Because of the disjointed way that the University Medical Center has grown since 1931, shuttles have sometimes had to be used to get staff and patients quickly from one side of the public hospital to another.
And it’s been common for loved ones of patients to get lost as they’ve had to take elevators that would take them to a floor where they could cross over to another section of the hospital, only to find that they had to descend to another bank of elevators to start their journey yet again.
But the maze that has been UMC now is largely a thing of the past with the grand opening today of a new soaring main entrance near the corner of Shadow Lane and Charleston Boulevard.
“One side of the hospital has been severed from another,” said Rick Plummer, a hospital spokesman. “We’ve had to be creative in dealing with it in the past. What we opened today kind of ties together all that we’ve done in the last 10 years.”
In addition to the new entrance and lobby offering direct corridor access and easy-to-navigate hallways from one side of the hospital to the other, the five-year, $13.2 million project includes a new admitting area, direct access to a new pharmacy, a state-of-the-art robotic lab and blood draw station, and a new set of elevators.
“The funding for this development was earmarked years ago, and this has been an ongoing project,” UMC Chief Executive Officer Kathy Silver said as she gave visitors a tour of the new construction.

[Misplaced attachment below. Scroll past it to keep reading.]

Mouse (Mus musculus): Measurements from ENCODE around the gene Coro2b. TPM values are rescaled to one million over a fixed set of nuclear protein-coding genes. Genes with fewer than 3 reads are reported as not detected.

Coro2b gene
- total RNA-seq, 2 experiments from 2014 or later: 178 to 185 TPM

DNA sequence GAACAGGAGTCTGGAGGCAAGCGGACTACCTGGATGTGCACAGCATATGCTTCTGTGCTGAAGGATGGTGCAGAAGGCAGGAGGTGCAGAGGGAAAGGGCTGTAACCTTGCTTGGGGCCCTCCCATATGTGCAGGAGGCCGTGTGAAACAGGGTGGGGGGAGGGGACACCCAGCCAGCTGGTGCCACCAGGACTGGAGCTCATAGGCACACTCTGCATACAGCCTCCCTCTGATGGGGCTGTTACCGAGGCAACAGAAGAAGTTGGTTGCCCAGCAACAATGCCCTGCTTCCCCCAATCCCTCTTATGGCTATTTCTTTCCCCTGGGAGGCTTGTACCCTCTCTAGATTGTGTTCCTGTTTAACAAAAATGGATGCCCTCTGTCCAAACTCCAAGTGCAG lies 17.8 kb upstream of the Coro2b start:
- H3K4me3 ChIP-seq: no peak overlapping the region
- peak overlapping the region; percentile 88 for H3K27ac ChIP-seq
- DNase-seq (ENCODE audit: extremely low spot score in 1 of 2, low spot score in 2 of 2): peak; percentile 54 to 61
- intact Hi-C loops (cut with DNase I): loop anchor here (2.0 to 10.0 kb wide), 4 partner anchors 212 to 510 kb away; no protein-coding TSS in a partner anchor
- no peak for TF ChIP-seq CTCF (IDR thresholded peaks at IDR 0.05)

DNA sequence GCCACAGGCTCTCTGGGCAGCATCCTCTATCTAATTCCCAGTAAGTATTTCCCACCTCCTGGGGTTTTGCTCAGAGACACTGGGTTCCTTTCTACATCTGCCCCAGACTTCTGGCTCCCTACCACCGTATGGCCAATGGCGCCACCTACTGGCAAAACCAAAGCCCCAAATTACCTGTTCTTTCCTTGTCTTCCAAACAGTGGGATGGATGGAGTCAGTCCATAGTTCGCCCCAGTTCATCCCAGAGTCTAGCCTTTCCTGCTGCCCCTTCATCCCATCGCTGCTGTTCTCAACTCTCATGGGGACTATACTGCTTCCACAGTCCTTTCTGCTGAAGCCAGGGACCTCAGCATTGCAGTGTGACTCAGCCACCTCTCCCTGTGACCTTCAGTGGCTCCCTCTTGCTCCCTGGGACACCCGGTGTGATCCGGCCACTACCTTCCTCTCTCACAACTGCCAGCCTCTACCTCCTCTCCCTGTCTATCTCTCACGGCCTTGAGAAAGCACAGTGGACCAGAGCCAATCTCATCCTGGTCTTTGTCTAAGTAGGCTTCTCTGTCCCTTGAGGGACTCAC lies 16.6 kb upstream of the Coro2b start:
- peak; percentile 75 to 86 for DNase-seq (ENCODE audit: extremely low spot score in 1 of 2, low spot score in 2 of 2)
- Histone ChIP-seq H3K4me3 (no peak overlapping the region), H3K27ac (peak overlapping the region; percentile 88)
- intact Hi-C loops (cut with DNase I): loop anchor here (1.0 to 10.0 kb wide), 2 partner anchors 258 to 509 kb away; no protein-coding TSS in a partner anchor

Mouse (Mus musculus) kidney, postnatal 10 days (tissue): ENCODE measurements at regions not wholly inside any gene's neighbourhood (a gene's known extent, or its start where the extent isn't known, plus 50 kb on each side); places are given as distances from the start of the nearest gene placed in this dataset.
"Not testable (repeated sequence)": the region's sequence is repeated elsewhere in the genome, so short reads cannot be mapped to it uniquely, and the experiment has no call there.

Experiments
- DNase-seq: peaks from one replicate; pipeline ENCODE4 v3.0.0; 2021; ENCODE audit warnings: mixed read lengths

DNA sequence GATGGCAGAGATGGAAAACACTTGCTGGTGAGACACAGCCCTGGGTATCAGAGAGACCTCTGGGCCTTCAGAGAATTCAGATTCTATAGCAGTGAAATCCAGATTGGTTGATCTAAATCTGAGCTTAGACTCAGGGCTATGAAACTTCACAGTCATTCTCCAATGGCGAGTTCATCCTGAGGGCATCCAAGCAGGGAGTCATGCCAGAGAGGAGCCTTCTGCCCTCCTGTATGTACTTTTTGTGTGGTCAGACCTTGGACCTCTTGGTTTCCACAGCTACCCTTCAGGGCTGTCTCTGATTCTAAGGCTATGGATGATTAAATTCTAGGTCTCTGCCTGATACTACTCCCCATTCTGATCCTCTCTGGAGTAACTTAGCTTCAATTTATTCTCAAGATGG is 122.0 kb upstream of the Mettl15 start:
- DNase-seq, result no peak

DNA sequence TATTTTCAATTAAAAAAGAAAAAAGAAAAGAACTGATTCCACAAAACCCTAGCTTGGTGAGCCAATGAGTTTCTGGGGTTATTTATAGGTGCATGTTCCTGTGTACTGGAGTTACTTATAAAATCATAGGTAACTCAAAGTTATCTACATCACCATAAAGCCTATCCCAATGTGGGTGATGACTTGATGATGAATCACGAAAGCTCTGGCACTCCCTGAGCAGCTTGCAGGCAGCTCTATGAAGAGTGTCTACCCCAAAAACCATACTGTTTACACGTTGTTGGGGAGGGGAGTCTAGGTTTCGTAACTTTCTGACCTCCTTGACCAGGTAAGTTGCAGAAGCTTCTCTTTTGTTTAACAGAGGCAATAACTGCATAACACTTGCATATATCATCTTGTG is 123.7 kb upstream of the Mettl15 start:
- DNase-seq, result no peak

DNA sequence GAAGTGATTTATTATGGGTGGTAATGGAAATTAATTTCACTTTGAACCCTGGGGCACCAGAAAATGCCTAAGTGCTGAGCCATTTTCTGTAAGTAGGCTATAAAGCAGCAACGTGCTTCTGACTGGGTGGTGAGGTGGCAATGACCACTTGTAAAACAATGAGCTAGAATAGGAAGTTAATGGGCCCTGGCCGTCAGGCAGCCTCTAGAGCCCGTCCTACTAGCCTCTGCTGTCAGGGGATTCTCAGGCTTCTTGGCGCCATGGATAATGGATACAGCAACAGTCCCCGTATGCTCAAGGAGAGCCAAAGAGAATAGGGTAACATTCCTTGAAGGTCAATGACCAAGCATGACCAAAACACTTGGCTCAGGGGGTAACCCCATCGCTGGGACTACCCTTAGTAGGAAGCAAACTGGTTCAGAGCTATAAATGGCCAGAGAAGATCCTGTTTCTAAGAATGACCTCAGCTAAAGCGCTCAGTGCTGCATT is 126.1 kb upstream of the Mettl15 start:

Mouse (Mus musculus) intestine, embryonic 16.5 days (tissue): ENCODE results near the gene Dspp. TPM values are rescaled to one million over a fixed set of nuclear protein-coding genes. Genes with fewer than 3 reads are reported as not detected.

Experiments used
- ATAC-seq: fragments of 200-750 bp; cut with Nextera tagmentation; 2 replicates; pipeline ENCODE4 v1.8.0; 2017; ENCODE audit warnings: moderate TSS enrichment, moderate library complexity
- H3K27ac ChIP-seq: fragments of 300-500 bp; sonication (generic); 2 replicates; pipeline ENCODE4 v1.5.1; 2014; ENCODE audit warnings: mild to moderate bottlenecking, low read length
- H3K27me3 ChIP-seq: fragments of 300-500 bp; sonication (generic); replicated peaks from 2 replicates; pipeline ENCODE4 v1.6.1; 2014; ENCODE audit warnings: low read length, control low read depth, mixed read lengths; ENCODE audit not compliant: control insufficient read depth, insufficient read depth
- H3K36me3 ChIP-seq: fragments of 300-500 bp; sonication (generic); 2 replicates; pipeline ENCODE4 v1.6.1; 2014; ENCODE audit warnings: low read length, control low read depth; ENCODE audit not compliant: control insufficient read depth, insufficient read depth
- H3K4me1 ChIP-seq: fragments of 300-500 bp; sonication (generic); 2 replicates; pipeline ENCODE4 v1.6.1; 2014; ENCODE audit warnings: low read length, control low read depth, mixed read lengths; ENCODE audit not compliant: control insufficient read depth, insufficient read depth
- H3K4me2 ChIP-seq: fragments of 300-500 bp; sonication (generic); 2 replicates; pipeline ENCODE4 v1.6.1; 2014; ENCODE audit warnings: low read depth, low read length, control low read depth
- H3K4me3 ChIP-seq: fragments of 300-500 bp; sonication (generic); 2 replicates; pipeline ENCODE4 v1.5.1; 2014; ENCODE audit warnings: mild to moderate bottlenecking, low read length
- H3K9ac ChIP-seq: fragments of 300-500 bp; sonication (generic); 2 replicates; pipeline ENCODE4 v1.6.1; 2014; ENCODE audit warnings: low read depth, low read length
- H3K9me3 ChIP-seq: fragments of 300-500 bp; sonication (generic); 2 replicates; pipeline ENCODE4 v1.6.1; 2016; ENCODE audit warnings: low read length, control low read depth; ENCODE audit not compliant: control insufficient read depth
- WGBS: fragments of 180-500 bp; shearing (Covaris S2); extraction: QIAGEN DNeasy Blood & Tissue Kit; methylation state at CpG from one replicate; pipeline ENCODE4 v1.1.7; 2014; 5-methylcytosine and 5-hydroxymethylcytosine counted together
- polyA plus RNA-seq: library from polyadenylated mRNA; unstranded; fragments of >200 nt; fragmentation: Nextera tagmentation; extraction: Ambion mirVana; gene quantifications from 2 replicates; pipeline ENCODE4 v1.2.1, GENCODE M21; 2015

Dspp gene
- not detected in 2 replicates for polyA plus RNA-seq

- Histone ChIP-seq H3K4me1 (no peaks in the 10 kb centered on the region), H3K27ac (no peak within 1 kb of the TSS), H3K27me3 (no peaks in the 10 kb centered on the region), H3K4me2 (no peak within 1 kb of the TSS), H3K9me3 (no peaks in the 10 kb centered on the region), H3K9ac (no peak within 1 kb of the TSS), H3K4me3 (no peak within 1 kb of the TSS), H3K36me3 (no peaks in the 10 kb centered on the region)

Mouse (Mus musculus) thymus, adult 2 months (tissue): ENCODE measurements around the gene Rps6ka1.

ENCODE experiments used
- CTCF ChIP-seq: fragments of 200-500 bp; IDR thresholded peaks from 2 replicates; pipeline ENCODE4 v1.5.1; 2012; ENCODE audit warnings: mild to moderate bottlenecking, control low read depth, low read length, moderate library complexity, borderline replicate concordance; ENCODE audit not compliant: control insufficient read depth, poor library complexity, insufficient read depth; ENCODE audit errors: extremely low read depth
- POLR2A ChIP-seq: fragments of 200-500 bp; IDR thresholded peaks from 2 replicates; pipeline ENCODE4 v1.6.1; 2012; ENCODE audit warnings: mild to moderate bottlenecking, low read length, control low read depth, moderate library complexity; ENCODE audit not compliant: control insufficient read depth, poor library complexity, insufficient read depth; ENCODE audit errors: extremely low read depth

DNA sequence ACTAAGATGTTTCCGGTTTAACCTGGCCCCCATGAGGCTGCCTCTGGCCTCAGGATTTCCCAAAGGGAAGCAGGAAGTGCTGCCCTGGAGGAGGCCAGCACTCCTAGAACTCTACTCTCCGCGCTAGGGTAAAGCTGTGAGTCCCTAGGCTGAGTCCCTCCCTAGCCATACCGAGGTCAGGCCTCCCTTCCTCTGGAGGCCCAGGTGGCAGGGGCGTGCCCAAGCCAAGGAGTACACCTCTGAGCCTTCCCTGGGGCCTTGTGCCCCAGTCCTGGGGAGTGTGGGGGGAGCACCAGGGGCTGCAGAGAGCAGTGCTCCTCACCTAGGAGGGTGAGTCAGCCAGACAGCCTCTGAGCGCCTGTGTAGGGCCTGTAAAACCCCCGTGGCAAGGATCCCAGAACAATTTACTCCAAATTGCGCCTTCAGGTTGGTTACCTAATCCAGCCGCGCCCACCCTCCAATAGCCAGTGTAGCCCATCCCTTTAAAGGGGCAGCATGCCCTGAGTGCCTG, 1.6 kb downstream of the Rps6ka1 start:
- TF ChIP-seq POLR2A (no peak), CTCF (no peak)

The laboratory, featuring an assembly line-style of operation that incorporates several hospital labs into one, uses robots to move specimens from one vial to another.
The 51,000-square-foot addition includes 200 new parking spaces and allows the Nevada Cancer Institute to renovate the former admitting area into a medical oncology and radiation oncology treatment center.
That renovation, which will allow patients to receive chemotherapy, radiation, imaging and counseling services all under one roof, is expected to be completed in early 2010.
Over the past 10 years, UMC has created an ambulatory surgical center, a new emergency room and intensive care units, as well as a northeast tower that includes space for the burn center, a cafeteria and patient rooms.
“It’s all come together in a way that makes us more convenient for our patients and more competitive in the marketplace,” Silver said.
Contact reporter Paul Harasim at firstname.lastname@example.org or 702-387-2908.